I suspect some law enforcement officers will oppose legalizing marijuana in other states.  After all, getting a defendant to plead guilty to lesser charges has always greased the justice system in America.  But the cost of having two distinctly different Americas – where illegal behavior is subject to search and frisk – extracts a difficult price on those whose sole priority is keeping all of us safe.

We can’t afford a secret society of smokers and tokers.  For those who have hidden its personal use for decades, it’s time to finally come out of the closet.  We make no bones about it; Alice and I voted “YES.”  Ending the prohibition on marijuana is more patriotic than spending billions of dollars on a failed War on Drugs.

On another note, casting one’s ballot in the Beaver State is radically different than voting in Pennsylvania.  Asserting one’s constitutional right to vote in the Keystone State entails waiting in line on Election Day, running a gauntlet of candidates and their supporters who pretend to be helpful, displaying acceptable identification (preferably a photo ID), and showing up at the right polling place.  Newspapers serve as the primary source of explaining ballot issues and identifying candidates with their respective positions on topical issues.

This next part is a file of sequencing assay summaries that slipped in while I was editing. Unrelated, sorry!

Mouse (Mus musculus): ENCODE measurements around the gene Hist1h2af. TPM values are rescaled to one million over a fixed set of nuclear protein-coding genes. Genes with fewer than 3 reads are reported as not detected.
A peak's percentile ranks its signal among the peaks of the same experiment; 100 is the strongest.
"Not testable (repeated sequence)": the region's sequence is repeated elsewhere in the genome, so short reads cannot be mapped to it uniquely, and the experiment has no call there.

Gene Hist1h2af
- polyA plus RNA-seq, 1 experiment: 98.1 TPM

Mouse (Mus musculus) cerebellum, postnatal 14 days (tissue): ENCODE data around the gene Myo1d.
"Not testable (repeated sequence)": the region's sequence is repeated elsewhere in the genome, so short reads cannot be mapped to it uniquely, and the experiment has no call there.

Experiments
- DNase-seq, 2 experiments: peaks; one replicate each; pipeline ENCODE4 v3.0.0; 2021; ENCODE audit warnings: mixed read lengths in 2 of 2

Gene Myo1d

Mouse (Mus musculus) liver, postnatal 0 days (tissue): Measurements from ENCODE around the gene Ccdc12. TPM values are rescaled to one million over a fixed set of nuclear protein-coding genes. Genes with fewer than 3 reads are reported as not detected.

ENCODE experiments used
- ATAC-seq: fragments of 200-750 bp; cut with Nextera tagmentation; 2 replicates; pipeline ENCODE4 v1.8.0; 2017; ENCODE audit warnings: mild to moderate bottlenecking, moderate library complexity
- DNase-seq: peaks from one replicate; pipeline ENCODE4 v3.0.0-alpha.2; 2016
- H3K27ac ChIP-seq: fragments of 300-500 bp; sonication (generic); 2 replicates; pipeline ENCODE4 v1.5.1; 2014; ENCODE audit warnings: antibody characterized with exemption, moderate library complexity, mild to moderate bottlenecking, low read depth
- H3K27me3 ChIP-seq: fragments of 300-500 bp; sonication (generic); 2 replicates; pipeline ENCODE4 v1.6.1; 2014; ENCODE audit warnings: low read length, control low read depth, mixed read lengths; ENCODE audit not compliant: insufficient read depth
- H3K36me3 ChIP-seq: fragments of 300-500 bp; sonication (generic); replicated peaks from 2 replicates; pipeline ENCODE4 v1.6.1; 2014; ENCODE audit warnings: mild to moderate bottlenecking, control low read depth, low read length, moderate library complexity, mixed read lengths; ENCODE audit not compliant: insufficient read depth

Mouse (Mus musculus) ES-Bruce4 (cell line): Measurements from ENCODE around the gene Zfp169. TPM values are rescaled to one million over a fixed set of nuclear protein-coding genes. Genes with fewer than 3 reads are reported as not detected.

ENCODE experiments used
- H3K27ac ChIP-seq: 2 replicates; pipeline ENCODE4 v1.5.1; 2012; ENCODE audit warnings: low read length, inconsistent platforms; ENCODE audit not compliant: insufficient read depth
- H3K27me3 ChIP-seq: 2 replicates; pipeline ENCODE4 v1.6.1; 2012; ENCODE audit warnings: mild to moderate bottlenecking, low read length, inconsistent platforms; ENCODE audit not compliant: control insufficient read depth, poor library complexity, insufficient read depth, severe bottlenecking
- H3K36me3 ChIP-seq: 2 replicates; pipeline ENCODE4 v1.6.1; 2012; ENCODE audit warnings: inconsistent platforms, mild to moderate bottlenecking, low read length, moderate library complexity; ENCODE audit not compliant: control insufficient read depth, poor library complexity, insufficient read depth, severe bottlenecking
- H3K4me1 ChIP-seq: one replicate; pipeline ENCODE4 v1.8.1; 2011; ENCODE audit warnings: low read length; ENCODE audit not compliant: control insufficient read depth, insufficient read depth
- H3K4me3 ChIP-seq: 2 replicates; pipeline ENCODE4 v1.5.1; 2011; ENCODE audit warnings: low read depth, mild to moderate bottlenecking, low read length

By contrast, the entire process here out West offers comprehensive information in advance about each issue and candidate, facilitates voting by mail and is citizen friendly.  Ballots are sent to registered voters by mail more than two weeks before an election, preceded by a voluminous “Voters’ Pamphlet” from Oregon’s Secretary of State.  (For this election, the book-sized “pamphlet” consists of 164 recyclable pages supplemented by a county 48-page insert).

The booklet, written in plain English with arguments for and against each ballot measure, gives a full column of space to each candidate to spell out his or her position and insert a personal photo.  The end result translates to a leisurely experience of marking one’s ballot at home while simultaneously perusing the wealth of information provided about each race.